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Chearde History, Family Crest & Coats of Arms



Early Origins of the Chearde family


The surname Chearde was first found in Somerset at Chard, a borough, market-town, and parish, and the head of a union, in the hundred of Kingsbury-East. "This was a place of considerable importance during the heptarchy, and was by the Saxons called Cerdre (subsequently Cherde or Cerde), a name supposed to be derived from Cerdic, the founder of the kingdom of Wessex. In the 14th of Edward I. it was incorporated by Bishop Joslin, who set apart fifty-two acres out of his manor of Cherde" [1]CITATION[CLOSE]
Lewis, Samuel, A Topographical Dictionary of England. Institute of Historical Research, 1848, Print.
Another reference claims the Saxons called the place Cerdren [2]CITATION[CLOSE]
Mills, A.D., Dictionary of English Place-Names. Oxford: Oxford University Press, 1991. Print. (ISBN 0-19-869156-4)
in 1065 but was listed three years later in the Domesday Book of 1086 as Cerdre. [3]CITATION[CLOSE]
Williams, Dr Ann. And G.H. Martin, Eds., Domesday Book A Complete Translation. London: Penguin, 1992. Print. (ISBN 0-141-00523-8)
Literally the place name possibly meant "house or building in rough ground," from the Old English words "ceart" + "aern." [2]CITATION[CLOSE]
Mills, A.D., Dictionary of English Place-Names. Oxford: Oxford University Press, 1991. Print. (ISBN 0-19-869156-4)

Early History of the Chearde family


This web page shows only a small excerpt of our Chearde research.
Another 103 words (7 lines of text) are included under the topic Early Chearde History in all our PDF Extended History products and printed products wherever possible.

Chearde Spelling Variations


Before the last few hundred years, the English language had no fast system of spelling rules. For that reason, spelling variations are commonly found in early Anglo-Saxon surnames. Over the years, many variations of the name Chearde were recorded, including Chard, Charde, Chards and others.

Early Notables of the Chearde family (pre 1700)


More information is included under the topic Early Chearde Notables in all our PDF Extended History products and printed products wherever possible.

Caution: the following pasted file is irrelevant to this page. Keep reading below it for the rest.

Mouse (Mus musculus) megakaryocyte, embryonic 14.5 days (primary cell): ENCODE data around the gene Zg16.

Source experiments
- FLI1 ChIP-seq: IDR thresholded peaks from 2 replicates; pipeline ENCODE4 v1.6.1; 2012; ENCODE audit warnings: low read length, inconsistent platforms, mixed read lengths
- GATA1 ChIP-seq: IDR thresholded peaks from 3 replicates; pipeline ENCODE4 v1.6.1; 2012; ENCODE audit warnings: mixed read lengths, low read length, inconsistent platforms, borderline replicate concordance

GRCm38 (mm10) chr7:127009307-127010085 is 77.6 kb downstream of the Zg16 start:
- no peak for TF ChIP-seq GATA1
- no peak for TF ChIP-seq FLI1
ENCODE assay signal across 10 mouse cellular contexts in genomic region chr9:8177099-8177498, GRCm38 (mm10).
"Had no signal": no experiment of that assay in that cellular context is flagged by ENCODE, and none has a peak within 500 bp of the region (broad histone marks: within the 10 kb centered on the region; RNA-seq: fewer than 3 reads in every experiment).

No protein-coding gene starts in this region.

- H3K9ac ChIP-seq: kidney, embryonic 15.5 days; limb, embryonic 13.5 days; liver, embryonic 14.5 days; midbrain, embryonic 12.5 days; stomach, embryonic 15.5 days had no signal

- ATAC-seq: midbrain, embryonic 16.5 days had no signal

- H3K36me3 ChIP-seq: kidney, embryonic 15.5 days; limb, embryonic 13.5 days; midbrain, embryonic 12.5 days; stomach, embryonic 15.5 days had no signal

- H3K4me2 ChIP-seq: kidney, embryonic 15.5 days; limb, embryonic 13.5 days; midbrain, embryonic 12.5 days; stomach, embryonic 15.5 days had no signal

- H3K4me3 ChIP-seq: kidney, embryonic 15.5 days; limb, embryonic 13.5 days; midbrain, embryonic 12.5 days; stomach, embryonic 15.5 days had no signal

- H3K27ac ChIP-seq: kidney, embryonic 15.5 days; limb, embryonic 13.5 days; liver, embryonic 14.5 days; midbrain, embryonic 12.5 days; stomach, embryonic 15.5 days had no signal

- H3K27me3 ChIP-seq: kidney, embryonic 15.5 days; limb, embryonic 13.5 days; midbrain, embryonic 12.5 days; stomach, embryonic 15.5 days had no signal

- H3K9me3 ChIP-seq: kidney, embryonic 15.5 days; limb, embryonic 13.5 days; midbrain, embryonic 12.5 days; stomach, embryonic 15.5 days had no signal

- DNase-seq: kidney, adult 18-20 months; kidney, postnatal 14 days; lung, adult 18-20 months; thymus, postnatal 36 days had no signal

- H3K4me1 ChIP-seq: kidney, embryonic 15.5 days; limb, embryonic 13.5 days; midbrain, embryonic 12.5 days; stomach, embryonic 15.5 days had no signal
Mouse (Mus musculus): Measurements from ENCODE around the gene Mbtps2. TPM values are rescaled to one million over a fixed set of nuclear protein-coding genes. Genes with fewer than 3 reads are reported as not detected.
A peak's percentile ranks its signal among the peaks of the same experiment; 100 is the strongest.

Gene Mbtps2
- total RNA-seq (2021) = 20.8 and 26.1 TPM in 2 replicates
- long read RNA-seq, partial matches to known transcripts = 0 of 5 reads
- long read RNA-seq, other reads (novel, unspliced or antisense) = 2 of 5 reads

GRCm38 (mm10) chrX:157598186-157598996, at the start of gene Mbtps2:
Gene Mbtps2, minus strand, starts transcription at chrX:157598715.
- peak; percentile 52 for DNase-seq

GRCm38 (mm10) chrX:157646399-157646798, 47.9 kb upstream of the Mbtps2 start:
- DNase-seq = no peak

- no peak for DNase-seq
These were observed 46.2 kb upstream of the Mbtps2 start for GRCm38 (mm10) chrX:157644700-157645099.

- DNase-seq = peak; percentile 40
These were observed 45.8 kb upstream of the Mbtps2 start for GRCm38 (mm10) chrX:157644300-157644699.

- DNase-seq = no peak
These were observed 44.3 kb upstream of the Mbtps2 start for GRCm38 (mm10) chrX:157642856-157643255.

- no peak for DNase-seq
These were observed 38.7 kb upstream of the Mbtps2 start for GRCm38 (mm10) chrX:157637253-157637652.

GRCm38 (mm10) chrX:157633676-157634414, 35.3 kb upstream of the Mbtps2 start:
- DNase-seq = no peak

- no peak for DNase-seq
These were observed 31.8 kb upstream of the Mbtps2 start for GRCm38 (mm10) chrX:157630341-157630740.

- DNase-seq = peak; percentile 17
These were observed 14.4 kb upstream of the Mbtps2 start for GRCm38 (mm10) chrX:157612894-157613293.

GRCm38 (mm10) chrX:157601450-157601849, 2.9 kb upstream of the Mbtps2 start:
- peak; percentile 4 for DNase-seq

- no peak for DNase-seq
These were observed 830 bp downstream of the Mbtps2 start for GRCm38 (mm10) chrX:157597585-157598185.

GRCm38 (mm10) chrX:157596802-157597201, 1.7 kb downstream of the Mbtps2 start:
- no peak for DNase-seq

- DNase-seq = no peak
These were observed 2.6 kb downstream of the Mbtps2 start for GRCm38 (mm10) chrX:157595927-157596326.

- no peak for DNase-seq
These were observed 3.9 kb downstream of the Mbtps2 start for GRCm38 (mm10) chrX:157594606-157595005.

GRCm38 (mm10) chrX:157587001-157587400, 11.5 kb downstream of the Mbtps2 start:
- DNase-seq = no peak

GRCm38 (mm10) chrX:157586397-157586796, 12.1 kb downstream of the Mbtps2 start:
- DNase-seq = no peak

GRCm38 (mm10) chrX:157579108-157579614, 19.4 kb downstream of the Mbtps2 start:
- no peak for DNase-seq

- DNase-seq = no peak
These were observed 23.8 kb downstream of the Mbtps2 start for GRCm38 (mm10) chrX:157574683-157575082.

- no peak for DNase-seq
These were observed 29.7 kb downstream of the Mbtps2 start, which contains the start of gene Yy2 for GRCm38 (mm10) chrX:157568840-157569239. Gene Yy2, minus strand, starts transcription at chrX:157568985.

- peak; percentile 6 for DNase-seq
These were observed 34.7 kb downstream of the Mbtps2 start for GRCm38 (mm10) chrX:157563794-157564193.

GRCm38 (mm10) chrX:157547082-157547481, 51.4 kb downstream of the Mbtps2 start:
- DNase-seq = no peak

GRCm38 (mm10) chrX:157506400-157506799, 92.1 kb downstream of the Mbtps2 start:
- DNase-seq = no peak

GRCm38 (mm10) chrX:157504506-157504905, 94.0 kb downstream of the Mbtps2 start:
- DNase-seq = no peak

Migration of the Chearde family to the New World and Oceana


To escape oppression and starvation at that time, many English families left for the "open frontiers" of the New World with all its perceived opportunities. In droves people migrated to the many British colonies, those in North America in particular, paying high rates for passages in cramped, unsafe ships. Although many of the settlers did not make the long passage alive, those who did see the shores of North America perceived great opportunities before them. Many of the families that came from England went on to make essential contributions to the emerging nations of Canada and the United States. Research into various historical records revealed some of first members of the Chearde family emigrate to North America: Anne Chard who settled in Virginia in 1623; John Chard who settled in Barbados in 1634; Joshua settled in Virginia in 1623; Rachel and George arrived in Pennsylvania in 1773..

The Chearde Motto


The motto was originally a war cry or slogan. Mottoes first began to be shown with arms in the 14th and 15th centuries, but were not in general use until the 17th century. Thus the oldest coats of arms generally do not include a motto. Mottoes seldom form part of the grant of arms: Under most heraldic authorities, a motto is an optional component of the coat of arms, and can be added to or changed at will; many families have chosen not to display a motto.

Motto: Nil desperandum
Motto Translation: Never despairing.


Chearde Family Crest Products



See Also



Citations


  1. ^ Lewis, Samuel, A Topographical Dictionary of England. Institute of Historical Research, 1848, Print.
  2. ^ Mills, A.D., Dictionary of English Place-Names. Oxford: Oxford University Press, 1991. Print. (ISBN 0-19-869156-4)
  3. ^ Williams, Dr Ann. And G.H. Martin, Eds., Domesday Book A Complete Translation. London: Penguin, 1992. Print. (ISBN 0-141-00523-8)

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